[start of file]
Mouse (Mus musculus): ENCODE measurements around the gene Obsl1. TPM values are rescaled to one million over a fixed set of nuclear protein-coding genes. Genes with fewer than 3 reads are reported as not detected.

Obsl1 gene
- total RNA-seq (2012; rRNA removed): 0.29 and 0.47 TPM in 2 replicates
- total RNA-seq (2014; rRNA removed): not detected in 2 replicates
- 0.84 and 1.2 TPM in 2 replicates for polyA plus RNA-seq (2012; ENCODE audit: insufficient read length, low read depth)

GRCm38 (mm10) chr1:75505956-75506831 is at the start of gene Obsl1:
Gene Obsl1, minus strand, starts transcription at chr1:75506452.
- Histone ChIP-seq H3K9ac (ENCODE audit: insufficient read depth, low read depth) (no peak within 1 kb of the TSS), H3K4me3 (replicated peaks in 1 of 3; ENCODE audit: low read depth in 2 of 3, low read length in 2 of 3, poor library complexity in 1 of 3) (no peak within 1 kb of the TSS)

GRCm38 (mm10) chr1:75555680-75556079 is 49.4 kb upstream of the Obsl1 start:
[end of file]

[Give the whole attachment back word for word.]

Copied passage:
Mouse (Mus musculus): ENCODE measurements around the gene Obsl1. TPM values are rescaled to one million over a fixed set of nuclear protein-coding genes. Genes with fewer than 3 reads are reported as not detected.

Obsl1 gene
- total RNA-seq (2012; rRNA removed): 0.29 and 0.47 TPM in 2 replicates
- total RNA-seq (2014; rRNA removed): not detected in 2 replicates
- 0.84 and 1.2 TPM in 2 replicates for polyA plus RNA-seq (2012; ENCODE audit: insufficient read length, low read depth)

GRCm38 (mm10) chr1:75505956-75506831 is at the start of gene Obsl1:
Gene Obsl1, minus strand, starts transcription at chr1:75506452.
- Histone ChIP-seq H3K9ac (ENCODE audit: insufficient read depth, low read depth) (no peak within 1 kb of the TSS), H3K4me3 (replicated peaks in 1 of 3; ENCODE audit: low read depth in 2 of 3, low read length in 2 of 3, poor library complexity in 1 of 3) (no peak within 1 kb of the TSS)

GRCm38 (mm10) chr1:75555680-75556079 is 49.4 kb upstream of the Obsl1 start: